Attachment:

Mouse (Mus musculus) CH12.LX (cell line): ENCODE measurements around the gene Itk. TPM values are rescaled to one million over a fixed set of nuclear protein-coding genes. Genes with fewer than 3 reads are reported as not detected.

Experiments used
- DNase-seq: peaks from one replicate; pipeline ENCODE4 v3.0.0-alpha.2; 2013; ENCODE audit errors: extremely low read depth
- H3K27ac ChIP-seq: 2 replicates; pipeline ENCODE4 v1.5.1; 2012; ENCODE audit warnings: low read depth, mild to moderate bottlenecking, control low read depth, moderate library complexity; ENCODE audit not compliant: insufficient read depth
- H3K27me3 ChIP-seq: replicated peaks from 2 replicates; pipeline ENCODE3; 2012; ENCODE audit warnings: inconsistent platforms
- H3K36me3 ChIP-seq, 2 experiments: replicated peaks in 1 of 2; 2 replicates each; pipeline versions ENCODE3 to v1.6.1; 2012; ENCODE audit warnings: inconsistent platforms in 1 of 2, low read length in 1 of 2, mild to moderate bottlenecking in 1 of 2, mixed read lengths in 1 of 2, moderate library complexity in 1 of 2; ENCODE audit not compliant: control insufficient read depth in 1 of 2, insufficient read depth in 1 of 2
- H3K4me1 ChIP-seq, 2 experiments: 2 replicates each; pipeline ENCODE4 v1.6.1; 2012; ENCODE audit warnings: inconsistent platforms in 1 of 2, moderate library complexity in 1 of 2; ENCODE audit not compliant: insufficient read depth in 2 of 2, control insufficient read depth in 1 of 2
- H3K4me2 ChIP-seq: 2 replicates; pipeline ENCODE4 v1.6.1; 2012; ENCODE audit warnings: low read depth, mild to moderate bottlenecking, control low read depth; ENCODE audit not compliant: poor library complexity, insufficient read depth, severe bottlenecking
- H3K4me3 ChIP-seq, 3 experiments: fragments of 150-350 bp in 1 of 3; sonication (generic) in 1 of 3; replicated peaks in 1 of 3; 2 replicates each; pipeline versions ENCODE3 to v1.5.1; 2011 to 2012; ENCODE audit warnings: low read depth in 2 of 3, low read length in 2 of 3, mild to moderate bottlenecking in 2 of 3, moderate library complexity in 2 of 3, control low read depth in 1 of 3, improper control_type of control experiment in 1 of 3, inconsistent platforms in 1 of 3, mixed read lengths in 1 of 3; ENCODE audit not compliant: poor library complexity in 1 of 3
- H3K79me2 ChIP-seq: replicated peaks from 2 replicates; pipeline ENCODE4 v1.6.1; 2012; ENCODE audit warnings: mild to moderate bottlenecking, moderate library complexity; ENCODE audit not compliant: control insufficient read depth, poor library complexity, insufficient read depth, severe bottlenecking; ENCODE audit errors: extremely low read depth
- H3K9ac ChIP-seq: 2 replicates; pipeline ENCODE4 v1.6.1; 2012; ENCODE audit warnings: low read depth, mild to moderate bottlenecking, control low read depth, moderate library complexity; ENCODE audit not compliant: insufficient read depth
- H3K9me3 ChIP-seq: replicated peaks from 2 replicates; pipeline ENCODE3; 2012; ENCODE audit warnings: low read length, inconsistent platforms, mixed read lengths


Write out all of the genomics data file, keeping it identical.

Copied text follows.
Mouse (Mus musculus) CH12.LX (cell line): ENCODE measurements around the gene Itk. TPM values are rescaled to one million over a fixed set of nuclear protein-coding genes. Genes with fewer than 3 reads are reported as not detected.

Experiments used
- DNase-seq: peaks from one replicate; pipeline ENCODE4 v3.0.0-alpha.2; 2013; ENCODE audit errors: extremely low read depth
- H3K27ac ChIP-seq: 2 replicates; pipeline ENCODE4 v1.5.1; 2012; ENCODE audit warnings: low read depth, mild to moderate bottlenecking, control low read depth, moderate library complexity; ENCODE audit not compliant: insufficient read depth
- H3K27me3 ChIP-seq: replicated peaks from 2 replicates; pipeline ENCODE3; 2012; ENCODE audit warnings: inconsistent platforms
- H3K36me3 ChIP-seq, 2 experiments: replicated peaks in 1 of 2; 2 replicates each; pipeline versions ENCODE3 to v1.6.1; 2012; ENCODE audit warnings: inconsistent platforms in 1 of 2, low read length in 1 of 2, mild to moderate bottlenecking in 1 of 2, mixed read lengths in 1 of 2, moderate library complexity in 1 of 2; ENCODE audit not compliant: control insufficient read depth in 1 of 2, insufficient read depth in 1 of 2
- H3K4me1 ChIP-seq, 2 experiments: 2 replicates each; pipeline ENCODE4 v1.6.1; 2012; ENCODE audit warnings: inconsistent platforms in 1 of 2, moderate library complexity in 1 of 2; ENCODE audit not compliant: insufficient read depth in 2 of 2, control insufficient read depth in 1 of 2
- H3K4me2 ChIP-seq: 2 replicates; pipeline ENCODE4 v1.6.1; 2012; ENCODE audit warnings: low read depth, mild to moderate bottlenecking, control low read depth; ENCODE audit not compliant: poor library complexity, insufficient read depth, severe bottlenecking
- H3K4me3 ChIP-seq, 3 experiments: fragments of 150-350 bp in 1 of 3; sonication (generic) in 1 of 3; replicated peaks in 1 of 3; 2 replicates each; pipeline versions ENCODE3 to v1.5.1; 2011 to 2012; ENCODE audit warnings: low read depth in 2 of 3, low read length in 2 of 3, mild to moderate bottlenecking in 2 of 3, moderate library complexity in 2 of 3, control low read depth in 1 of 3, improper control_type of control experiment in 1 of 3, inconsistent platforms in 1 of 3, mixed read lengths in 1 of 3; ENCODE audit not compliant: poor library complexity in 1 of 3
- H3K79me2 ChIP-seq: replicated peaks from 2 replicates; pipeline ENCODE4 v1.6.1; 2012; ENCODE audit warnings: mild to moderate bottlenecking, moderate library complexity; ENCODE audit not compliant: control insufficient read depth, poor library complexity, insufficient read depth, severe bottlenecking; ENCODE audit errors: extremely low read depth
- H3K9ac ChIP-seq: 2 replicates; pipeline ENCODE4 v1.6.1; 2012; ENCODE audit warnings: low read depth, mild to moderate bottlenecking, control low read depth, moderate library complexity; ENCODE audit not compliant: insufficient read depth
- H3K9me3 ChIP-seq: replicated peaks from 2 replicates; pipeline ENCODE3; 2012; ENCODE audit warnings: low read length, inconsistent platforms, mixed read lengths